By Alek Sigley, founder of Tongil Tours and postgraduate student at Kim Il Sung University.
Readers may be surprised to learn that Pyongyang has its own (unofficial) Heineken bar. I was most surprised too, especially given that I discovered it purely by chance.
The story goes back to late April. It was the weekend and the weather was beginning to warm and myself and some of the other Kim Il Sung University foreign students wanted to take this opportunity to explore more of downtown Pyongyang. I had asked one of the veteran Chinese students (who had completed her undergraduate and was half way through her master’s– spending over six years in Pyongyang in total) for some restaurant recommendations.
I jotted down her list, and on this particular weekend we voted to try out a Chinese-style hotpot restaurant near the Potonggang Ryugyong Shop (which sells a lot of high end imported goods). That way we could take a peek at the shop too.
After having a quick look at the store, we began to feel peckish, so we began looking for the restaurant. During our search we entered an establishment that looked like a Chinese nouveau riche bar, “this can’t be it”. After this we discovered a restaurant inside a small door just inside a nearby alleyway. The name didn’t match the one that the Chinese student gave us but we thought it would be worth a try.
The staff ushered us in and we sat down and browsed the menu. And lo and behold we did see hotpot on the menu, and for only 15,000 won (just under $2 USD) a serving. There were some other interesting sounding dishes on the menu too such as pork and peanut stir fry. As we had just about decided what to order the restaurant worker who brought us in approached us with an apologetic look on her face. “I’m sorry but we’re unable to serve foreigners in this restaurant”.
The colour drained from our faces. Then this isn’t the restaurant the Chinese student had recommended to us. If only we had Google Maps, none of this would have happened– I thought. “I can show you to a restaurant nearby that does serve foreigners though”, she added. Why not, we thought.
She took us outside and slightly further down the alleyway to a vacant concrete lot, and then around the corner. There we saw a nondescript “refreshing drinks” (청량음료) sign. The only indication of what might be inside was that the door was a little nicer than usual, with brass handles and decorative padding. “In there, goodbye then”, she returned to her restaurant.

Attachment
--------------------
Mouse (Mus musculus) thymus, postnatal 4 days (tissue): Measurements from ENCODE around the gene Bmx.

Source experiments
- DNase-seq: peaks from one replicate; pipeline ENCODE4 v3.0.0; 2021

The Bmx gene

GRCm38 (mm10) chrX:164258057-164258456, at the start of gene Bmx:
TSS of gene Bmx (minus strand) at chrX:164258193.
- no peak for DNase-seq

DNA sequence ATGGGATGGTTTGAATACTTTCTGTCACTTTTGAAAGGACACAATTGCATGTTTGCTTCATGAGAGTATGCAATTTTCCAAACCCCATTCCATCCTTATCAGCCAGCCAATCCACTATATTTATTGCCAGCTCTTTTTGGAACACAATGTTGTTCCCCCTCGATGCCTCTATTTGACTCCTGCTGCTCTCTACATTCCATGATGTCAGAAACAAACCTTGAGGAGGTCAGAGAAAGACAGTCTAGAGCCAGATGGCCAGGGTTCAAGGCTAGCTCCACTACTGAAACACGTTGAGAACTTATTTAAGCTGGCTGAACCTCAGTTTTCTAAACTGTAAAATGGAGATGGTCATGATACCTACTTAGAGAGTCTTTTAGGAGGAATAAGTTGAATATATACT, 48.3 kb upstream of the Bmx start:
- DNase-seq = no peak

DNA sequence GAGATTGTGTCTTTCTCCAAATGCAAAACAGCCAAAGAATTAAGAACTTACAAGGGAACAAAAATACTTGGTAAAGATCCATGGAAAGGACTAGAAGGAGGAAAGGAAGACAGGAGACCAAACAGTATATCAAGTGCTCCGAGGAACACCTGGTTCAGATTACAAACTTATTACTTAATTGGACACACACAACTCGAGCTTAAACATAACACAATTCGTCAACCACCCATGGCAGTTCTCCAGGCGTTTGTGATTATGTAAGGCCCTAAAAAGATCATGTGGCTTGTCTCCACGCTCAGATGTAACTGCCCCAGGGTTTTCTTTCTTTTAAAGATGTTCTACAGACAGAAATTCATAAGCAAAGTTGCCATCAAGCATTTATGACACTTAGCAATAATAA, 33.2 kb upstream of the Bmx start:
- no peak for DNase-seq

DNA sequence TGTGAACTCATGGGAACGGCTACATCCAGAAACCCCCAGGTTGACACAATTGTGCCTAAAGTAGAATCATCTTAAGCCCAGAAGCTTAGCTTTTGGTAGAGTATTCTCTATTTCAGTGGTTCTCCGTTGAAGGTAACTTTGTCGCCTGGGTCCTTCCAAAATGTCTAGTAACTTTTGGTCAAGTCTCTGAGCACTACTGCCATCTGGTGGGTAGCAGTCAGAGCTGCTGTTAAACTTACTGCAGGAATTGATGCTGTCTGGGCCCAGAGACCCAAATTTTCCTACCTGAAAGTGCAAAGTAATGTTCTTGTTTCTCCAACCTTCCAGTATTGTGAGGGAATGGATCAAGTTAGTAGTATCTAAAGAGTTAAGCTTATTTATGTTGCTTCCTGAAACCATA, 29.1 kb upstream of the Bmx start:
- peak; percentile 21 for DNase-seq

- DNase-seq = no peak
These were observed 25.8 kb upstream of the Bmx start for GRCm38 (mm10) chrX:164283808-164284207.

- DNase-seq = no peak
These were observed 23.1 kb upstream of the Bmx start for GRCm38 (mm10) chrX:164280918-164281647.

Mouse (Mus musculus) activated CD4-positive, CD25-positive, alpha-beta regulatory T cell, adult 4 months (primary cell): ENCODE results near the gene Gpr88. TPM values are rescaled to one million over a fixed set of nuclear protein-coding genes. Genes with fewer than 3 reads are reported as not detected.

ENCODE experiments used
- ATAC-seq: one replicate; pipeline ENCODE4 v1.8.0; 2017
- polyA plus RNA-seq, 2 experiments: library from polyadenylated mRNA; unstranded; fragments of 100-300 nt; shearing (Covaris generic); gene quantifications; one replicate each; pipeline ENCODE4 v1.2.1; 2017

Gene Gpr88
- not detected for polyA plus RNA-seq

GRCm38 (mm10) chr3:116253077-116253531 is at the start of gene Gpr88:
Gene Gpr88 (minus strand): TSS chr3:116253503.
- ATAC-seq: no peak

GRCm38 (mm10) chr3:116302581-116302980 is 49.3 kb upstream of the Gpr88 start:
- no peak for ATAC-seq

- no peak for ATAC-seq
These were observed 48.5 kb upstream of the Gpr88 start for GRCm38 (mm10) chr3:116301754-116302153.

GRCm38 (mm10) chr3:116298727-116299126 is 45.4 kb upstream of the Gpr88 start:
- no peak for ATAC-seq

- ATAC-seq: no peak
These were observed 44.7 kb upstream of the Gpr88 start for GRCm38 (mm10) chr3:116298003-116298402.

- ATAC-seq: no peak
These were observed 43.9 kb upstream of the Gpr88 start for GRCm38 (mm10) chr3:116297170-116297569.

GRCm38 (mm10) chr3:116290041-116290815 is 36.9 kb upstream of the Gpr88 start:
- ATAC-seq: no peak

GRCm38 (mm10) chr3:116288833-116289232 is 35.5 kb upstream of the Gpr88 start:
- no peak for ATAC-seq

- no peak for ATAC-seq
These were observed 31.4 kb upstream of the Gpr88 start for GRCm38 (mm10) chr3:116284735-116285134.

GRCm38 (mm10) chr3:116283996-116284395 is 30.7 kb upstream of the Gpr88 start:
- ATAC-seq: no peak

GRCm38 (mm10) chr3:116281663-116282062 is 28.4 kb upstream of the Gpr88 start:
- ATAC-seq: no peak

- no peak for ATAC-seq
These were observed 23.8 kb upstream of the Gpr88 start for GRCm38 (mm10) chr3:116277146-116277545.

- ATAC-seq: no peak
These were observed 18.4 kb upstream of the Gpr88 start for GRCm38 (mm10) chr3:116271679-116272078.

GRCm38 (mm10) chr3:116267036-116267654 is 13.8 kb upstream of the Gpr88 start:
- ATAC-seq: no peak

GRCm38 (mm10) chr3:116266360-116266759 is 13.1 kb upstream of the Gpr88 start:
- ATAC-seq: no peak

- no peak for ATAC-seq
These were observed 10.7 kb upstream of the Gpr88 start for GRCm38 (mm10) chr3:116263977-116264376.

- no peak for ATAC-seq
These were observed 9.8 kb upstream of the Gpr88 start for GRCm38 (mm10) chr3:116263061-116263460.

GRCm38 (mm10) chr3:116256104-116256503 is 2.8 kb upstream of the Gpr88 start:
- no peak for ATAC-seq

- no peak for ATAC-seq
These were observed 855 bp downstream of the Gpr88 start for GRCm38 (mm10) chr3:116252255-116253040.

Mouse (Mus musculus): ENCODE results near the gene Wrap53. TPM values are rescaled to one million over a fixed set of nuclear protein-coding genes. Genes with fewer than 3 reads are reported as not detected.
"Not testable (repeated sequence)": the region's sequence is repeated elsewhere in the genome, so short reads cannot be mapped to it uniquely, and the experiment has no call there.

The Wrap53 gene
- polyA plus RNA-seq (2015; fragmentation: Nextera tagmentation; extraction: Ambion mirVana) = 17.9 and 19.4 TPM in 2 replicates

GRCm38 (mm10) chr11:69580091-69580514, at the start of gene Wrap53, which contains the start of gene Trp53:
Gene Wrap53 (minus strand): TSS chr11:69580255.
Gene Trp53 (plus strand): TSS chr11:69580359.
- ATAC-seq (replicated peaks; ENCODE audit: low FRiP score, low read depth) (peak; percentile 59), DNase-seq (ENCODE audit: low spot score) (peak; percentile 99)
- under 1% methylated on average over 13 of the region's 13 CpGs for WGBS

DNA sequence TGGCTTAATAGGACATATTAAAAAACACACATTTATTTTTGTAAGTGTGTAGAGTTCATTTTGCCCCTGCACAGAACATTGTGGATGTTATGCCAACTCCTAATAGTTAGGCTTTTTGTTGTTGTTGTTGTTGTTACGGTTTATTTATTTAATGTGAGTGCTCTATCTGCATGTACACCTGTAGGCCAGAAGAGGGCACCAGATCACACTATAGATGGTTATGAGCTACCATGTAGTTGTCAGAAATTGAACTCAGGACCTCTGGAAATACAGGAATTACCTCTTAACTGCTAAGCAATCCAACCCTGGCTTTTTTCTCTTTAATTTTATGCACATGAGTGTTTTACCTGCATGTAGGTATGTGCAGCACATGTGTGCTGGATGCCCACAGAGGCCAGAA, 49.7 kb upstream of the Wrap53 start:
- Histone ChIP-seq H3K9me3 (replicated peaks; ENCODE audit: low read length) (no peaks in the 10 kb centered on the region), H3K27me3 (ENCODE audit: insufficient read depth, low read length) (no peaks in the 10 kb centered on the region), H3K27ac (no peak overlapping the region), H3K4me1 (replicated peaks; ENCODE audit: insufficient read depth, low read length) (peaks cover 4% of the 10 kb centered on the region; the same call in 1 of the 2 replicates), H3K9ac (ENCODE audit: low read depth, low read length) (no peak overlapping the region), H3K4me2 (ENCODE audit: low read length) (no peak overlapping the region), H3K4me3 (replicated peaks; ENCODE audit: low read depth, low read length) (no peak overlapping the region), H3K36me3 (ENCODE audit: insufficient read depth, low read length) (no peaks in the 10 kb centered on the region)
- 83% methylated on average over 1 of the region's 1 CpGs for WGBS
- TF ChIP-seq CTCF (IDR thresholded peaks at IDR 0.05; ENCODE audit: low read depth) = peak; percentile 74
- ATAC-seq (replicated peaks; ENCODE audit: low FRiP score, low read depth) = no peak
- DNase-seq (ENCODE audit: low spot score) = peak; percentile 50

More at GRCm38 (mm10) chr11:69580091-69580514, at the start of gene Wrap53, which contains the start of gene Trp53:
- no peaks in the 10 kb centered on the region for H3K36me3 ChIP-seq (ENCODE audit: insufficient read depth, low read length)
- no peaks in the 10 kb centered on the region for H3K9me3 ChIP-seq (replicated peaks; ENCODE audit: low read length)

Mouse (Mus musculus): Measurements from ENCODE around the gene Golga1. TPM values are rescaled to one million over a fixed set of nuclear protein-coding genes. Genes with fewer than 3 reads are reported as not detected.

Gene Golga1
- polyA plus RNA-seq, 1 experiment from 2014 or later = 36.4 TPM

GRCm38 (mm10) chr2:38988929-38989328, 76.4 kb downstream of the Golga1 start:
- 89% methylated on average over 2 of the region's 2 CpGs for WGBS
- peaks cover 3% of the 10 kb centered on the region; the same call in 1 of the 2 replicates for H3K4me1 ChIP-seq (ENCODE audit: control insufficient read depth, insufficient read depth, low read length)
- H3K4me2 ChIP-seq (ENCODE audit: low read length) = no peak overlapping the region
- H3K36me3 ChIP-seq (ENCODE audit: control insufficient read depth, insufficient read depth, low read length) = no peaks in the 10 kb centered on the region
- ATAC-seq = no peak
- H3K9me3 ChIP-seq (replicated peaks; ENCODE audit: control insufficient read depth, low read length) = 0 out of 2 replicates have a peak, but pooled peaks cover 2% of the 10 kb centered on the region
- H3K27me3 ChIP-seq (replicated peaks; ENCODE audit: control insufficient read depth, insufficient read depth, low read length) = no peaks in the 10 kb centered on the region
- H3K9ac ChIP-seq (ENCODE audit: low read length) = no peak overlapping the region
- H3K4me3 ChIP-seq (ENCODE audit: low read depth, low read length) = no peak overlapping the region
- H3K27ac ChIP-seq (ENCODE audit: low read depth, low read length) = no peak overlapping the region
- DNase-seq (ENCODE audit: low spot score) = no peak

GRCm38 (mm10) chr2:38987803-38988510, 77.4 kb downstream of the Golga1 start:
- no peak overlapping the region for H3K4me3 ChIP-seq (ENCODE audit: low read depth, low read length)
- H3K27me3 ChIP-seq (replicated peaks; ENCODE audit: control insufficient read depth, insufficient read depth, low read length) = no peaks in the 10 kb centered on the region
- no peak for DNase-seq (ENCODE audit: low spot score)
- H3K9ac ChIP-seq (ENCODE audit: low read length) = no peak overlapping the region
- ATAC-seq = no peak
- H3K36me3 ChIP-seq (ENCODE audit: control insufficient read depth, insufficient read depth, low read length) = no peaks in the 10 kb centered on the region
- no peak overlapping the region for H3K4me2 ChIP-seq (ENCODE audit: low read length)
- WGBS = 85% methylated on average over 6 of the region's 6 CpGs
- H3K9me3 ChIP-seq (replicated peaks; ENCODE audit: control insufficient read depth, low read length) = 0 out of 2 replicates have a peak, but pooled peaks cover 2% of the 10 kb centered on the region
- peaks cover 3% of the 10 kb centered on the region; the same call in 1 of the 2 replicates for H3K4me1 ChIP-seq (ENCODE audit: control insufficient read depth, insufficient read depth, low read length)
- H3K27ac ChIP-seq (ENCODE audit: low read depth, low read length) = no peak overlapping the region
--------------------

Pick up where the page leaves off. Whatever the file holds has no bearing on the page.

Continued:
We opened the door and went up a staircase lined with Heineken bottles and a mini Heineken keg.
There was another door, and outside of which was a Heineken blackboard, with a handwritten notice announcing that they had Asahi beer in stock. Perplexed but intrigued, we opened the door and went inside.
The staff greeted us and guided us to our seats. It was a nice little bar with an interesting design ethos. Pictures of palm trees on the wall and a Christmas tree (these are commonly used as mere decoration in North Korea, even in the middle of the summer).
But what struck one the most was the Heineken memorabilia as far as the eye could see. A Heineken clock, a stack of Heineken kegs, two Heineken neon signs, Heineken coasters, Heineken ash trays, Heineken water glasses, and a Heineken fridge. And Heineken beer of course too.
We got some coffee and then some beer. The beer was relatively cheap, but the coffee was $6 USD for a latte. Browsing the menu we saw that it was $4.5 for chips, $3 for a bibimbap and $15 for a long island ice tea.
There were a few other people there. North Korean music videos were playing on a composite screen consisting of four screens put together. It was through a Windows computer, and there was a “you may be a victim of software piracy” popup window in the middle with a button urging the user to “get online to resolve the problem”. Good luck!
We left. Afterwards, I was actually glad that we didn’t have Google Maps. If we’d found our original destination we never would have discovered this little gem.